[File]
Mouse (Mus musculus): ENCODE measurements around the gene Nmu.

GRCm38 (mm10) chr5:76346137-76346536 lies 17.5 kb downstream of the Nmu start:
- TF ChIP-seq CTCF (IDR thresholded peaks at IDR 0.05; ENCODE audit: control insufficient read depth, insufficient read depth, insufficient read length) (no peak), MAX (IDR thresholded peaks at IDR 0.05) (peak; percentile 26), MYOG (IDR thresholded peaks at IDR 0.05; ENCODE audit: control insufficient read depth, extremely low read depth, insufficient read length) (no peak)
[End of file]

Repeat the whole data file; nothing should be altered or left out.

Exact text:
Mouse (Mus musculus): ENCODE measurements around the gene Nmu.

GRCm38 (mm10) chr5:76346137-76346536 lies 17.5 kb downstream of the Nmu start:
- TF ChIP-seq CTCF (IDR thresholded peaks at IDR 0.05; ENCODE audit: control insufficient read depth, insufficient read depth, insufficient read length) (no peak), MAX (IDR thresholded peaks at IDR 0.05) (peak; percentile 26), MYOG (IDR thresholded peaks at IDR 0.05; ENCODE audit: control insufficient read depth, extremely low read depth, insufficient read length) (no peak)